Under an explation of "on the double" by the Free Dictionary about "on the double", is it used in day-to-day conversations:

Rapidly; faster than one normally goes.

Can you please drive on the double?

Yes, we'll be there on the double!

Get over here right now—on the double!

She wants to see you in her office on the double.

(Actually they've written that it's primarily heard in the UK and Australia, but I heard it on an American show.....)



The origins of the saying are military and refer to marching at double speed. Actually, the British English idiom is "at the double" - "on the double" appears to be the American variant.

So it isn't really "old fashioned" as it may still be used in the military, however military jargon found its way into common speech more in the past when people were drafted into the army and then returned to civilian life after the war, taking the jargon with them, which may explain why it is used a little less now than during the last century.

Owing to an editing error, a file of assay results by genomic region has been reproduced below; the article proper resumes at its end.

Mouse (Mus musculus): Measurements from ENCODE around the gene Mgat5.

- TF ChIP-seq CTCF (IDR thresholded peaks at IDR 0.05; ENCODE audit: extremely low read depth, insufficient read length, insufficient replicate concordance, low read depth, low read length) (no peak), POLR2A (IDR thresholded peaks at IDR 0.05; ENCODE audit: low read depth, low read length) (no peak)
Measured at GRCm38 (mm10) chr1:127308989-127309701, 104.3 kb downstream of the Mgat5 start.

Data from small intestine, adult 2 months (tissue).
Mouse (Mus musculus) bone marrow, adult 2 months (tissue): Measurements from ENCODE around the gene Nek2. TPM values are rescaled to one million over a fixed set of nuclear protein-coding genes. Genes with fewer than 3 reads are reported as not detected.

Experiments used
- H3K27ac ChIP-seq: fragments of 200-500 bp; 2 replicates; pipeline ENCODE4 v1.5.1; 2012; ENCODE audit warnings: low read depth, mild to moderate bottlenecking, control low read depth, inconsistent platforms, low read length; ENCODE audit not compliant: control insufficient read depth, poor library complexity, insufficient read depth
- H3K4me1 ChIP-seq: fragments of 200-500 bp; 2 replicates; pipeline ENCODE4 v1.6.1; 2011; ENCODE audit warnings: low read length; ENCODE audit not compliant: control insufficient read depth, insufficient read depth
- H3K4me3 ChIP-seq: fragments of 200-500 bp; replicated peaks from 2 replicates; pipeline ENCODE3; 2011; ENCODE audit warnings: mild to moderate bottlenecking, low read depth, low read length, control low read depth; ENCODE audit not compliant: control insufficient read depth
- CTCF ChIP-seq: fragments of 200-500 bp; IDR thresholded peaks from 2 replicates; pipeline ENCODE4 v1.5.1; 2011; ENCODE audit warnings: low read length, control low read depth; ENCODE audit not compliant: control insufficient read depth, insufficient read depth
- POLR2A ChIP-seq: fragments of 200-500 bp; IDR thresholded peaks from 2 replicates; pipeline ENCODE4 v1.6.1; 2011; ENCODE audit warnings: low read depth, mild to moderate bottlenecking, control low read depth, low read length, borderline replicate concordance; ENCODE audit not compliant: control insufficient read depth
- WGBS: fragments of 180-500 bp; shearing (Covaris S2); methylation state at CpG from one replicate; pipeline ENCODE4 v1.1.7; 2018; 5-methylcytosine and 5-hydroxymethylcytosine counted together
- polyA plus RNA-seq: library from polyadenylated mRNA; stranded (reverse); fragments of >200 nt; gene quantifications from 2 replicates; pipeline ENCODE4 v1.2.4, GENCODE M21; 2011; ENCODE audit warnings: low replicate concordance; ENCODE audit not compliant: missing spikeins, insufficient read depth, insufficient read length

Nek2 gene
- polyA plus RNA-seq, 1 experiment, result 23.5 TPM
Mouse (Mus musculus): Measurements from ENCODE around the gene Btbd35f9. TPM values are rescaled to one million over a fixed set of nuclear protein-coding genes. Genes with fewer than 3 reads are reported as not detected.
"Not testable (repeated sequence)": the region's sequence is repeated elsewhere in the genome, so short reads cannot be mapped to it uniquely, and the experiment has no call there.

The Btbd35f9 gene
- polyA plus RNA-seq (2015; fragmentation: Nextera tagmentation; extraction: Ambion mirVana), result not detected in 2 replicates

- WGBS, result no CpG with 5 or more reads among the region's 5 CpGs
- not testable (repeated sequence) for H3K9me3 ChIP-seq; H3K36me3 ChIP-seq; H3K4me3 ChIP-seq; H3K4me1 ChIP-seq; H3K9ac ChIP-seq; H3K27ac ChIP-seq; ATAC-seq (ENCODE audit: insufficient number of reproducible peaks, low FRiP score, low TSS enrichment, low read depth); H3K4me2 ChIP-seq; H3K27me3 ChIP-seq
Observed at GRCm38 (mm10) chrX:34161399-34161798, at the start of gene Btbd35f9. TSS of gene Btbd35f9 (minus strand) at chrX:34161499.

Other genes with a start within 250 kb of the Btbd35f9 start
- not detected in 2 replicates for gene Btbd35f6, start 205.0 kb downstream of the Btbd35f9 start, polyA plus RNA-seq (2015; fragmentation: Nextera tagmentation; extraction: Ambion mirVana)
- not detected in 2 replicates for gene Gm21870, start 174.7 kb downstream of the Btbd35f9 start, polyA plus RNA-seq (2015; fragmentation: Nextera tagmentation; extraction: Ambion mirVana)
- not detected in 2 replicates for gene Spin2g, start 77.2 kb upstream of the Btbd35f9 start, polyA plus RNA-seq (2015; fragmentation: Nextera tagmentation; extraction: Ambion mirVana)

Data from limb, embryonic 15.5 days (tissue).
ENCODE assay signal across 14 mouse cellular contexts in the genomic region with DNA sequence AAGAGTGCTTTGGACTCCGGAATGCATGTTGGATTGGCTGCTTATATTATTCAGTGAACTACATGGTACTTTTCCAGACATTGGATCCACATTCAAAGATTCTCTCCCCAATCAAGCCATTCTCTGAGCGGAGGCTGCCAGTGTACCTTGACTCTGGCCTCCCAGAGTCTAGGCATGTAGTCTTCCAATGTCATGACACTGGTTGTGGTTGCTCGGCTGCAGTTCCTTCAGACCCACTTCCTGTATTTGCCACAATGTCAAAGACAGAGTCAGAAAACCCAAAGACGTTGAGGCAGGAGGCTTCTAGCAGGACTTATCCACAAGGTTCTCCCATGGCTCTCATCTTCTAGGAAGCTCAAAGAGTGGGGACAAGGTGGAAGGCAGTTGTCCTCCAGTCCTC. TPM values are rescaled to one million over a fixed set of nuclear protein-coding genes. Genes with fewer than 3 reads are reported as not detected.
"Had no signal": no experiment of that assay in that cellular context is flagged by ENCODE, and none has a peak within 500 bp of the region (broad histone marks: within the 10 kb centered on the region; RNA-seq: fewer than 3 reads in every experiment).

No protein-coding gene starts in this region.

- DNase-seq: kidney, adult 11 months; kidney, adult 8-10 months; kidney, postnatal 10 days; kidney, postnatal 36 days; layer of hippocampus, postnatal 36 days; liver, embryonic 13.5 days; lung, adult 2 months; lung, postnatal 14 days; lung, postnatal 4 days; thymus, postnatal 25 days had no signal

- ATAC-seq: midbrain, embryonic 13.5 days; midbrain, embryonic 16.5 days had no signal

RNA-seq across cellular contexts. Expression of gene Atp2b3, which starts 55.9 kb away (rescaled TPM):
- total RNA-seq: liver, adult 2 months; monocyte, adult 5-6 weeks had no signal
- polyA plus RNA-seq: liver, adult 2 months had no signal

• 1
    ...and it is more appropriate for physical actions performed by humans, so I wouldn't expect to say "drive on the double". – Michael Harvey Jun 6 at 9:29
  • 1
    @MichaelHarvey Must admit, that one sounded a bit weird. I think it is acceptable to say "get me there on the double" even if you are in a vehicle. – Astralbee Jun 6 at 9:57
  • 1
    Well, it was the Dictionary... (I've come across a lot of weird sentences in dictionaries before:) – It's about English Jun 6 at 10:44
  • "the Dictionary?" what is that? – Michael Harvey Jun 6 at 11:20

Your Answer

By clicking “Post Your Answer”, you agree to our terms of service, privacy policy and cookie policy

Not the answer you're looking for? Browse other questions tagged or ask your own question.